Messy travel ban rollout dings stock market surge

Messy travel ban rollout dings stock market surge
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The messy and contentious rollout of the executive order blocking entrance for refugees and travelers from seven majority-Muslim nations has dented the stock market surge enjoyed by President Trump since his election.

Ever since winning the White House in early November, Trump has ridden a wave of stock market success as investors prepared for the business-friendly policies that could come from a Washington controlled entirely by the Republican Party.

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But the messy rollout of the order, which barring people from Iran, Iraq, Syria, Yemen, Sudan, Somalia and Libya from traveling to the U.S. for at least 90 days and suspending refugee admissions from all countries for four months and from Syria indefinitely is taking its toll.

The Dow Jones industrial average has fallen roughly 225 points, or 1.1 percent, in the two days of trading since Trump announced the travel ban on Friday evening. And corporations, long wary of attracting Trump’s ire, began to speak out against the policy as protests popped up at airports across the country.

The selloff is a modest chip in the roughly 1,500-point rally the Dow has enjoyed since Trump won the election. But it shows that while the private sector eagerly awaits tax cuts and trimmed regulations, there could be agenda items from this White House that are seen as a setback.

“When you have these mishaps, if that’s what you want to call it, at the White House, that gets people a little worried,” said IHS Global Insight Economist Chris Christopher. “But for the most part things are holding up relatively well.”

The two-day selloff is one of the first market bruises for Trump since he shocked the world by winning the White House.

Investors, convinced Trump could be a boon to the private sector, pushed the Dow to a 9 percent surge since Election Day, with the Dow closing above 20,000 last week for the first time in its history.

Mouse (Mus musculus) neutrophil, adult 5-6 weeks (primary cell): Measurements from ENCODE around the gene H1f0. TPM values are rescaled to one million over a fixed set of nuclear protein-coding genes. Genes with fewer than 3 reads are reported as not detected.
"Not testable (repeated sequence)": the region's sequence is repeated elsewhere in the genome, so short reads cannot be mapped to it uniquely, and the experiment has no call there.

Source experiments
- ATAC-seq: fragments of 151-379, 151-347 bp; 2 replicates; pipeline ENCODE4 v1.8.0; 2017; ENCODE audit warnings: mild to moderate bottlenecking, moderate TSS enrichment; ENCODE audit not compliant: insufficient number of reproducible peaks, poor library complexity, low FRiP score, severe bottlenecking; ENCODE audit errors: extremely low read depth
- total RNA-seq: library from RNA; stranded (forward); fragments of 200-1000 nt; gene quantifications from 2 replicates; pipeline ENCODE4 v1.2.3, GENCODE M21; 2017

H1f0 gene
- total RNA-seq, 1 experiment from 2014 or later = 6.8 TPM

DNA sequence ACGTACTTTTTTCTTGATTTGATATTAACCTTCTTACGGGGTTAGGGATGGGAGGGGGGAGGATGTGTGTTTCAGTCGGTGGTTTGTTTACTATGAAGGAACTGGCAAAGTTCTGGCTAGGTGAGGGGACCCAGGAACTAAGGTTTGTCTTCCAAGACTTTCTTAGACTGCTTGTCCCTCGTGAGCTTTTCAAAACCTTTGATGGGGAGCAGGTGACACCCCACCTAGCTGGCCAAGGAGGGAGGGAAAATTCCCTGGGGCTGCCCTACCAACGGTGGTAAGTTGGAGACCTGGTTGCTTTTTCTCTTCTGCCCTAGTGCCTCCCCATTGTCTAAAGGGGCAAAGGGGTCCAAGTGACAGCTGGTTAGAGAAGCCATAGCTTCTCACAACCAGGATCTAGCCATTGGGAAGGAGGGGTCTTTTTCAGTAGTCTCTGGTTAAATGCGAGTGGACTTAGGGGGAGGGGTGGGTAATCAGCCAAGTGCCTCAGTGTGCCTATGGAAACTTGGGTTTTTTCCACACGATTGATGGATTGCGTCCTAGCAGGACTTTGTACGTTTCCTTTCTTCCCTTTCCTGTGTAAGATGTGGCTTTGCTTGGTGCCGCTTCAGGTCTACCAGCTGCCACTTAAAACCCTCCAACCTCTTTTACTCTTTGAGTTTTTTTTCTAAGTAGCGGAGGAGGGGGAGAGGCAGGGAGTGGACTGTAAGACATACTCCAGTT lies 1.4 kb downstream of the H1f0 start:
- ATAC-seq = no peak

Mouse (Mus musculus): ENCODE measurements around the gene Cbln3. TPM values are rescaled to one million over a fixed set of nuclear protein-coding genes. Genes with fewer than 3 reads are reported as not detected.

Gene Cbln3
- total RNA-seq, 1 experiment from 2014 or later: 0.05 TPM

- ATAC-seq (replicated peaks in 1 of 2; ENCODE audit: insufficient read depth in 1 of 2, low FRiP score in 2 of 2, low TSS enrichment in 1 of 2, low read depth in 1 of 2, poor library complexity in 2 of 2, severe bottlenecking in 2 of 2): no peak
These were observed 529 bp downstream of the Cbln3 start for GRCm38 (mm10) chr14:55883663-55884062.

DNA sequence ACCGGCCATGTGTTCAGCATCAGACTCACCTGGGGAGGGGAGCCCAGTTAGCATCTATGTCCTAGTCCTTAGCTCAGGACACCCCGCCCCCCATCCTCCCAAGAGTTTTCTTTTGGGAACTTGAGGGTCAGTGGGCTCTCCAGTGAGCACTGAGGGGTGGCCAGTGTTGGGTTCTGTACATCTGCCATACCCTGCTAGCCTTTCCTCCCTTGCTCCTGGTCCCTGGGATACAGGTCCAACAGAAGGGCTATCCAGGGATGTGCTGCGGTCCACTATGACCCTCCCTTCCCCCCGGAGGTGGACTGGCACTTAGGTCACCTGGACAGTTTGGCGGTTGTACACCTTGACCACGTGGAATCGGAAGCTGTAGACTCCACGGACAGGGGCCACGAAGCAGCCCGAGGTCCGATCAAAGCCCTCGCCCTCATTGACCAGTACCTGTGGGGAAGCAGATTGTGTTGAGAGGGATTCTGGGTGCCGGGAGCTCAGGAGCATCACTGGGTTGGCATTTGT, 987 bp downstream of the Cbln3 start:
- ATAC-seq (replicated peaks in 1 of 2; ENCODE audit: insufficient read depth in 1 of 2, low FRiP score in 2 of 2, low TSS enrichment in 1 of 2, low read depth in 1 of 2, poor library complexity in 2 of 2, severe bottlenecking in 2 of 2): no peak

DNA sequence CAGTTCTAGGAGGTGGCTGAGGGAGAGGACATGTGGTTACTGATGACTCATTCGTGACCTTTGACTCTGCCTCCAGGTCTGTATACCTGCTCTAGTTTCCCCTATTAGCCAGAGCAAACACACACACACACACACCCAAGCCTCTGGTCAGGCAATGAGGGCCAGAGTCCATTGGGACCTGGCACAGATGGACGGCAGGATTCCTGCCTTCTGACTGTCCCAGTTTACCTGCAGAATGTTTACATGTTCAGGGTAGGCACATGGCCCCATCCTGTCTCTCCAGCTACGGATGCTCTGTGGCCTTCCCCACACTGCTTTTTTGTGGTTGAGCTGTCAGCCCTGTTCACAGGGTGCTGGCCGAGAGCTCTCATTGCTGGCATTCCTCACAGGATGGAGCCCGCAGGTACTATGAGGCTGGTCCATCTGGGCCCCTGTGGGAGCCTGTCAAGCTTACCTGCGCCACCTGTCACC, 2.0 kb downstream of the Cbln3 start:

Trump has hailed the stock market surge as an endorsement of his policies — and predicted there was more growth to come.

“People say, 'Oh the market is going to go down.' The stock market is not going to go down,” he said last Monday in a meeting with small business owners.

But the turmoil and drama that consumed the weekend after Trump unveiled his travel ban has put a dent in some of that optimism.

Investors see several reasons for caution from the developments of the past few days.

For one, there is a direct business impact. Corporations across the country reacted with concern to the proposal, aware that members of their workforces could be affected by the new restrictions.

The pushback was particularly acute in the tech sector, which often relies on talent from abroad for key positions. Companies such Google and Netflix criticized the policy, as did companies ranging from Ford to Goldman Sachs.

But there are broader concerns at play.

Trump’s executive order on travel made clear that he had every intention of following through on his campaign promises — including those that have Wall Street worried.

“You do have to take him literally,” said Brian Gardner, managing director at Keefe, Bruyette & Woods. “You now have to take Trump’s threats about NAFTA and different tariffs and border literally.

“Go back and look at the market performance during his inaugural address,” he added. “There was a quick selloff during the early part of the address … a market reaction of, ‘My God, he really means this stuff.’ ”

Aside from the policy specifics, there also is growing concern about the administration’s ability to do its job effectively, given the wide confusion and reported miscommunications about the particulars and implementation of the new rules. Speaker Paul RyanPaul Davis RyanFormer Speaker Boehner's official portrait unveiled Krystal Ball issues warning to Biden supporters Saagar Enjeti: Crenshaw's conservatism will doom future of GOP MORE (R-Wis.), for example, said Tuesday he only found out about the rule as it was being made public.

“When they don’t consider all the ramifications, if it’s a little bit rushed, people will feel nervous,” Christopher said.

But perhaps the most significant risk is that the first two weeks of Trump’s administration have seen partisan differences only deepen, with Democrats digging in even further against the new administration after Friday’s executive action.

Democrats went so far as to boycott a committee vote on a pair of Trump’s nominees Tuesday and appear to be using every delaying tactic in their arsenal to slow down many of his top picks.

With investors eager for actions that will require some bipartisan buy-in, such as an infrastructure package and tax reform, the incredibly rocky start to the new Congress is a concern.

“It certainly is going to make it tougher for policy changes to occur,” Gardner said.

“Democrats are going to dig in. … There doesn’t seem to be any fear of political reprisal for opposing the administration.”